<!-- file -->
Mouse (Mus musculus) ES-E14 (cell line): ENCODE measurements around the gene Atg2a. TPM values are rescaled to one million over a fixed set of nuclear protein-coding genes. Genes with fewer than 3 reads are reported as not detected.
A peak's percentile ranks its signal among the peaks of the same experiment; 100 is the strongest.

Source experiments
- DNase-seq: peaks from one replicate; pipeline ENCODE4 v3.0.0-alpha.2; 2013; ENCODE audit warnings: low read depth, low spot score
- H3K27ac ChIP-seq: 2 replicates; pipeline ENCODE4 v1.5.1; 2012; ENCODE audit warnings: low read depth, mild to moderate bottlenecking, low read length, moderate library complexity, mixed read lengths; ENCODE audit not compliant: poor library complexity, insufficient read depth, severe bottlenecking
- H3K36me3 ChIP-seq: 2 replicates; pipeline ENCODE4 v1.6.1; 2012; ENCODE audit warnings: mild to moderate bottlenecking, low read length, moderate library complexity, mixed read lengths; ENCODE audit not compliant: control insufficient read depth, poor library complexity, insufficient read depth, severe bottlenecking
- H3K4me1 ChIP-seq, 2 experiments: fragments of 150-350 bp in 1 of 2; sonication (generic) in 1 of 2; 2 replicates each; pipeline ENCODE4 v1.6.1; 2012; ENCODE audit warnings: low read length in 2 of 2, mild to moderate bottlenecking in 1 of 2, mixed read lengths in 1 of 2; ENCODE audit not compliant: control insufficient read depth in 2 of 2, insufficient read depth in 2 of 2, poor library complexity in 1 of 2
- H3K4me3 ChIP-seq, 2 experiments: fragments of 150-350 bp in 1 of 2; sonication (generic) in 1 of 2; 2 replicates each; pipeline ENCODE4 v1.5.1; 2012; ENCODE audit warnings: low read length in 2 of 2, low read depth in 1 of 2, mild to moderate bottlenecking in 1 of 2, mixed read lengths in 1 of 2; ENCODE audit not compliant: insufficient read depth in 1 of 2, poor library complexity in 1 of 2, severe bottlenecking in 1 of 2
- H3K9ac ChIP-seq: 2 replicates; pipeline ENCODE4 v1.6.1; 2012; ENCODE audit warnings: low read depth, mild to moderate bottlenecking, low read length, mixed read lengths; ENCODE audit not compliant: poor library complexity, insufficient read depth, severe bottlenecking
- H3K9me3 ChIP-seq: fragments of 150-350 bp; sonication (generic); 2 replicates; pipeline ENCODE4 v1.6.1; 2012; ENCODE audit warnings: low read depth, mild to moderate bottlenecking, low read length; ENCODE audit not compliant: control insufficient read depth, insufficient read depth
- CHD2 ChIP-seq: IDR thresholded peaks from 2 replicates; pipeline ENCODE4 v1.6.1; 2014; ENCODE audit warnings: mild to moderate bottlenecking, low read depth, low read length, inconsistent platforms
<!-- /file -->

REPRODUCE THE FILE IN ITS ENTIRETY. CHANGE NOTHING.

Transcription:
Mouse (Mus musculus) ES-E14 (cell line): ENCODE measurements around the gene Atg2a. TPM values are rescaled to one million over a fixed set of nuclear protein-coding genes. Genes with fewer than 3 reads are reported as not detected.
A peak's percentile ranks its signal among the peaks of the same experiment; 100 is the strongest.

Source experiments
- DNase-seq: peaks from one replicate; pipeline ENCODE4 v3.0.0-alpha.2; 2013; ENCODE audit warnings: low read depth, low spot score
- H3K27ac ChIP-seq: 2 replicates; pipeline ENCODE4 v1.5.1; 2012; ENCODE audit warnings: low read depth, mild to moderate bottlenecking, low read length, moderate library complexity, mixed read lengths; ENCODE audit not compliant: poor library complexity, insufficient read depth, severe bottlenecking
- H3K36me3 ChIP-seq: 2 replicates; pipeline ENCODE4 v1.6.1; 2012; ENCODE audit warnings: mild to moderate bottlenecking, low read length, moderate library complexity, mixed read lengths; ENCODE audit not compliant: control insufficient read depth, poor library complexity, insufficient read depth, severe bottlenecking
- H3K4me1 ChIP-seq, 2 experiments: fragments of 150-350 bp in 1 of 2; sonication (generic) in 1 of 2; 2 replicates each; pipeline ENCODE4 v1.6.1; 2012; ENCODE audit warnings: low read length in 2 of 2, mild to moderate bottlenecking in 1 of 2, mixed read lengths in 1 of 2; ENCODE audit not compliant: control insufficient read depth in 2 of 2, insufficient read depth in 2 of 2, poor library complexity in 1 of 2
- H3K4me3 ChIP-seq, 2 experiments: fragments of 150-350 bp in 1 of 2; sonication (generic) in 1 of 2; 2 replicates each; pipeline ENCODE4 v1.5.1; 2012; ENCODE audit warnings: low read length in 2 of 2, low read depth in 1 of 2, mild to moderate bottlenecking in 1 of 2, mixed read lengths in 1 of 2; ENCODE audit not compliant: insufficient read depth in 1 of 2, poor library complexity in 1 of 2, severe bottlenecking in 1 of 2
- H3K9ac ChIP-seq: 2 replicates; pipeline ENCODE4 v1.6.1; 2012; ENCODE audit warnings: low read depth, mild to moderate bottlenecking, low read length, mixed read lengths; ENCODE audit not compliant: poor library complexity, insufficient read depth, severe bottlenecking
- H3K9me3 ChIP-seq: fragments of 150-350 bp; sonication (generic); 2 replicates; pipeline ENCODE4 v1.6.1; 2012; ENCODE audit warnings: low read depth, mild to moderate bottlenecking, low read length; ENCODE audit not compliant: control insufficient read depth, insufficient read depth
- CHD2 ChIP-seq: IDR thresholded peaks from 2 replicates; pipeline ENCODE4 v1.6.1; 2014; ENCODE audit warnings: mild to moderate bottlenecking, low read depth, low read length, inconsistent platforms